Darius Campbell, the strapping Scottish-born Pop Idol alum, is no stranger to stage musicals that arrive with weighty pedigrees. His commanding Rhett Butler was the best thing about director Trevor Nunn’s short-lived 2008 musical version of Gone With the Wind. Now, the 33-year-old actor is inviting comparisons with Burt Lancaster in Tim Rice’s From Here to Eternity, which is set to open on October 23 at the Shaftesbury Theatre. Broadway.com caught up with the articulate Campbell (known previously by the surname Danesh) during previews to talk great expectations, playing Americans and being back on the London stage.
How does it feel to be bringing From Here to Eternity to the stage?
Totally invigorating! It’s extraordinary to be part of the creative process of any new show, but to be part of something as iconic as this, and to be working with some of my heroes, like Sir Tim Rice [the show’s lyricist and co-producer], is amazing.
It’s a title that many associate with the 1953 film, which won eight Academy Awards.
Yes, though we’re certainly not the film on stage. Our show offers the opportunity to open up a story of love and loss and passion to an audience that has no awareness of the film whatsoever.
I gather that the real template for the musical is James Jones’ hefty novel.
That’s right. From Here to Eternity has the distinction of being voted one of the 100 most important novels of all time, and it is certainly a wonderful story. I have learned from working with Tim, and also from successes and misses in the past, that the core of any potentially great show is its story—and we’ve got that with this interweaving of love affairs among the men and women who lived and died in 1941 around the time of the attack on Pearl Harbor.
You’ve inherited Burt Lancaster’s screen role of First Sergeant Warden. Does this have an air of déjà vu, given that you had to do battle with memories of Clark Gable in Gone With the Wind?
Gone With the Wind feels like a very long time ago in terms of things I’ve done since, like moving into opera and American television. It’s always a double-edged sword when you take on a part that comes with prior associations; at the moment I’m just pleased that the fans I have met at the stage door have just been caught up in the love story of the four central characters and the feeling that they’re watching soldiers on stage. That’s what we like to hear!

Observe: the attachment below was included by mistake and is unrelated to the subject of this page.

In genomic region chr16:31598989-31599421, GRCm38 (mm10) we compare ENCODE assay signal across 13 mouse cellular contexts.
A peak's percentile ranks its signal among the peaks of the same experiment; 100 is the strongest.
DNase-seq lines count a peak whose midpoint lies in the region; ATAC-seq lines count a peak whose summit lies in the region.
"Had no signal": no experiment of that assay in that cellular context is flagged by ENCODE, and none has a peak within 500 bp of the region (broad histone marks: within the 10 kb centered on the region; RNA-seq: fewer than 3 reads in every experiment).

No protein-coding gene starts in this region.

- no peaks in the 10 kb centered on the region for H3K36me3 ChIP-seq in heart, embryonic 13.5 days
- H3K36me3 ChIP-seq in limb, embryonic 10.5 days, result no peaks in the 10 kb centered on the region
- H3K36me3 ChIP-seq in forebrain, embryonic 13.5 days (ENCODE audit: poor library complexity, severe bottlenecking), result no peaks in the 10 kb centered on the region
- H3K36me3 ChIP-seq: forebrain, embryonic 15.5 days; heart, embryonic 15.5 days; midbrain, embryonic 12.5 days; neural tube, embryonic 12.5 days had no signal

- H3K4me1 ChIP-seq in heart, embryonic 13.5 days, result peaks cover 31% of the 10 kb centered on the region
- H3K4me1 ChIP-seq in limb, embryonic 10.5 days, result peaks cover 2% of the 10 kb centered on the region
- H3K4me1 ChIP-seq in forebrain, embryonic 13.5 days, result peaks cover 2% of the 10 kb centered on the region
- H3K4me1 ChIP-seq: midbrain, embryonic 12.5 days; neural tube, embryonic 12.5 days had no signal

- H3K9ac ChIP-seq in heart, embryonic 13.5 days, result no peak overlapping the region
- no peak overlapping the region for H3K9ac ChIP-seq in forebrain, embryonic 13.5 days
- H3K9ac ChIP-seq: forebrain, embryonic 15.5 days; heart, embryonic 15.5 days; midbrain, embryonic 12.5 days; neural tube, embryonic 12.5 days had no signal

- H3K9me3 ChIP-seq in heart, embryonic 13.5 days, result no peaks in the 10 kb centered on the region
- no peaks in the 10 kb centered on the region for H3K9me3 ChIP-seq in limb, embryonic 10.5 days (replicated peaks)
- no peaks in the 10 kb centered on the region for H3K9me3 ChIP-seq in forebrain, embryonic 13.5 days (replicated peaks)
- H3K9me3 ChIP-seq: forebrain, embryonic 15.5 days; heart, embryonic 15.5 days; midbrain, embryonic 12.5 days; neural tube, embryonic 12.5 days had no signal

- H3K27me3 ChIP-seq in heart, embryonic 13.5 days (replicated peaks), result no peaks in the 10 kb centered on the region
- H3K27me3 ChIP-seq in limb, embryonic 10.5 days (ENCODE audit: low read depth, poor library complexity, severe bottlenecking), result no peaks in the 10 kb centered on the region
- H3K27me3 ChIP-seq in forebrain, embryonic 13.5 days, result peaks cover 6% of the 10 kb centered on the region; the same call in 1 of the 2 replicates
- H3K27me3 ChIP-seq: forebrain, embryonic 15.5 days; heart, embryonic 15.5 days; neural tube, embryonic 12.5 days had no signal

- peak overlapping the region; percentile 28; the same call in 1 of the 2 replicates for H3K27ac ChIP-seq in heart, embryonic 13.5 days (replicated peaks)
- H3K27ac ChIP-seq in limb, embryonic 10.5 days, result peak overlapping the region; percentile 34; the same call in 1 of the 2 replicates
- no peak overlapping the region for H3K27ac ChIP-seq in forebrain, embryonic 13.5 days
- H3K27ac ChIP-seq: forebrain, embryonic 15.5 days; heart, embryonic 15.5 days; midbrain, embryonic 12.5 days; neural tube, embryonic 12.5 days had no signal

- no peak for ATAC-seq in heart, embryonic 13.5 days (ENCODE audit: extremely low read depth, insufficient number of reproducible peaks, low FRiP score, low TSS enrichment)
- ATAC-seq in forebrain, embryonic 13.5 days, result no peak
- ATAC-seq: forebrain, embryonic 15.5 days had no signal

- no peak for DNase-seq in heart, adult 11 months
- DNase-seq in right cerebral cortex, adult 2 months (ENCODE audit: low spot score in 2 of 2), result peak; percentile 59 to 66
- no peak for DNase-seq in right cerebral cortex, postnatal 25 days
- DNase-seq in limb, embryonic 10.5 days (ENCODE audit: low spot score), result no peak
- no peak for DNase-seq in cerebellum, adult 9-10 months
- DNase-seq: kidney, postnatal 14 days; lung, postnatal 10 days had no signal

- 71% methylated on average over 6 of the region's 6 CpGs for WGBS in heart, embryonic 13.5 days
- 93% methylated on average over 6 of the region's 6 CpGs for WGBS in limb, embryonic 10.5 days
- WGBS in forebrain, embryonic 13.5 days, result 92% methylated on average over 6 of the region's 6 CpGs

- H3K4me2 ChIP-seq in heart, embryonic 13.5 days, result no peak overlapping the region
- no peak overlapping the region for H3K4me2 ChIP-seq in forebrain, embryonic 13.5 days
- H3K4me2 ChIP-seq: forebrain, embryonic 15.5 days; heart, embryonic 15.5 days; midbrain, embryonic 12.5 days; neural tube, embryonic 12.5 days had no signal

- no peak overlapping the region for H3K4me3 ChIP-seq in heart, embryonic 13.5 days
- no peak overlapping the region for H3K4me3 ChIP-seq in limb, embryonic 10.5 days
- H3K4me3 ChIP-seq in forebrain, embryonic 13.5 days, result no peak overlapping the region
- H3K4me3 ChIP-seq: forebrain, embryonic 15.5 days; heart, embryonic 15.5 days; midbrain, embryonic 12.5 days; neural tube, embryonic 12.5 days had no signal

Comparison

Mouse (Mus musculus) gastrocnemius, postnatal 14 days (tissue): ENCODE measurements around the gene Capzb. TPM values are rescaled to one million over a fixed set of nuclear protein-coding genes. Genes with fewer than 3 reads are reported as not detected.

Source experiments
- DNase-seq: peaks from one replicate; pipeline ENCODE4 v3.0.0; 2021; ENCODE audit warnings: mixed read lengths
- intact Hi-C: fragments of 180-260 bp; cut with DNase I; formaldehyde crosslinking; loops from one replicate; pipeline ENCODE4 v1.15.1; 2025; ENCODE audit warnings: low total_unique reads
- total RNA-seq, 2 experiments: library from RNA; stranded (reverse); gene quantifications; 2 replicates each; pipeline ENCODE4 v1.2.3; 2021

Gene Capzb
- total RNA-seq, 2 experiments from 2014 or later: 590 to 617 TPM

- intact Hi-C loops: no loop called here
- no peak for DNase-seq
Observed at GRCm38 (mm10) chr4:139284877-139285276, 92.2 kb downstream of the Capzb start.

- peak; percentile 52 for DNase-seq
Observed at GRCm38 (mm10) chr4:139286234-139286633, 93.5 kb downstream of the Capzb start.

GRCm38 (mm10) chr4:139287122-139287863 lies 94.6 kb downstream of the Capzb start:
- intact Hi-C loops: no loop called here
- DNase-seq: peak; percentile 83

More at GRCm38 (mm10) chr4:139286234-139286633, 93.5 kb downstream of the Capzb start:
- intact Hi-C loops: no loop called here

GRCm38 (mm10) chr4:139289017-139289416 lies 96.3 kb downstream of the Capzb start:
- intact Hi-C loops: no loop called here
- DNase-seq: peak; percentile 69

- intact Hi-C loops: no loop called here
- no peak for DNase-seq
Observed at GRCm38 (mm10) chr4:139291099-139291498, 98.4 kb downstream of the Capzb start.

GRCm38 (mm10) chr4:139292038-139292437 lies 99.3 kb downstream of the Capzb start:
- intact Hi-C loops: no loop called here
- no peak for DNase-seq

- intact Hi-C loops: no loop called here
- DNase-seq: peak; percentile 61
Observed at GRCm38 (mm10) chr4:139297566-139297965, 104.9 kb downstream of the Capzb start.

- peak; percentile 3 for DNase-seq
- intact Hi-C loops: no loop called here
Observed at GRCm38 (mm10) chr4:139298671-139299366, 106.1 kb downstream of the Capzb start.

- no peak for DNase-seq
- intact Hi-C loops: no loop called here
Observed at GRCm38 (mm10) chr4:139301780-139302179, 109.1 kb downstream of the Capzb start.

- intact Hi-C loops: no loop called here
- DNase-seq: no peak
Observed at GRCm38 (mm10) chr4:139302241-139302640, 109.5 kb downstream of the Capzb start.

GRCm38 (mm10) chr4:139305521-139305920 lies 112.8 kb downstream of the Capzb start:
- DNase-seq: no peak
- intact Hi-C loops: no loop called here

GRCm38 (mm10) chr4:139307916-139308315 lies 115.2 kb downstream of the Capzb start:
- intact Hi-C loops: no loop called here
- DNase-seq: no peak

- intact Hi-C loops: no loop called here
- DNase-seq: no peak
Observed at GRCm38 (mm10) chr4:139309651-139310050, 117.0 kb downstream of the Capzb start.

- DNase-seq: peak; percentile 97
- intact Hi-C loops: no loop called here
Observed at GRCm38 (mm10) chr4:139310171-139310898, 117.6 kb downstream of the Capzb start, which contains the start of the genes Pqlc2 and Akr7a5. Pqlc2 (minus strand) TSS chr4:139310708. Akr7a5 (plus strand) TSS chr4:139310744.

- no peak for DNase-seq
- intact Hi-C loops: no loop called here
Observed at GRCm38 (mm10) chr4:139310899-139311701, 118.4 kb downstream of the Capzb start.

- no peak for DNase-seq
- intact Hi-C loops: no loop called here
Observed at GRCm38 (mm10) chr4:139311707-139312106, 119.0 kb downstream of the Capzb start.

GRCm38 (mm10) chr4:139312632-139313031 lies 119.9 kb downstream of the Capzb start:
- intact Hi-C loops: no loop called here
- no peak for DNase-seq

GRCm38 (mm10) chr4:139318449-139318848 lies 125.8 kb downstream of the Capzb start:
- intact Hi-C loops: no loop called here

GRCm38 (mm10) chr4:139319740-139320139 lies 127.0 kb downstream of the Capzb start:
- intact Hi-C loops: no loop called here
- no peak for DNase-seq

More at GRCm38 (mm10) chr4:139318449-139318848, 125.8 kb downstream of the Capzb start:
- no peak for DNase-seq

The bombing of Pearl Harbor must pose a challenge on stage. How is that being handled?
I can’t give it away other than to tell you that it hasn’t left a dry eye in the house. What is amazing are the advances in technology and sound design that are able to deliver a sense of being attacked by planes from above, behind and overhead! Between that and Javier de Frutos’ incredible choreography and the momentum generated by our director, Tamara Harvey, let’s just say that the moment becomes very special.
Does the story you’re telling have contemporary resonances?
I think it has more relevance to the U.K. than people may realize. Of course, people might wonder why this didn’t open on Broadway first, since American audiences would take much more quickly and passionately to a story about an attack on American soil. But we are surely no less affected here by the shock of what’s happening in Syria and the suicide attacks that affect British soldiers on foreign soil. In much the same way, when Pearl Harbor came, it was a Sunday morning and the soldiers were entirely unprepared. The intelligence was that the attack was going to come from the sea and that there would be plenty of warning, and of course there wasn’t; it came from above.
It must be fascinating working with so seasoned a collaborator as lyricist Tim Rice, alongside fledgling West End composer Stuart Brayson.
I think Stuart’s managed to do something that’s very difficult, which is to write songs that are instantly catchy and popular but that also feel like they could be standards and classics in some way. And Tim, of course, has a great track record of working with wonderful composers. What’s been great is to have a song, “Marking Time,” specifically written for me and my voice and informed by the fact that I’m a low baritone and not a high tenor. There are so many firsts I’ve experienced in the creation of this.
You seem to be cornering the West End market in American roles , from Warden and Rhett Butler to Billy Flynn in Chicago and Sky Masterson in Guys and Dolls. Do you feel like a closet American?
I’ve not thought of it that way, but there is a long-standing tradition of great Americans, like Andrew Carnegie, that came from Scottish and Celtic roots. And I have to say that I very much appreciate certain American ideals, particularly the idea that if you work hard and have a vision for something, you can then create it.
Do you pay attention to internet chatter during previews?
I shut all that out, really. For me, it’s about just being honest about the process and acknowledging that so much of an individual response is often out of anyone’s hands, let alone the actors’. Whether someone comes to our show and laughs or cries or is indifferent, we can only try to do our best. I’m just one small part of an incredibly big machine.
Given your background in reality TV, are you amazed to see a show like I Can’t Sing! The X-Factor Musical headed to the West End?
At the moment, what I’m really looking forward is Simon Cowell coming to see From Here To Eternity! [Laughs.] But as far as [The X Factor stage show] is concerned, I think you have to try to find new ways to entertain people and to tell new stories. So I’m all for it.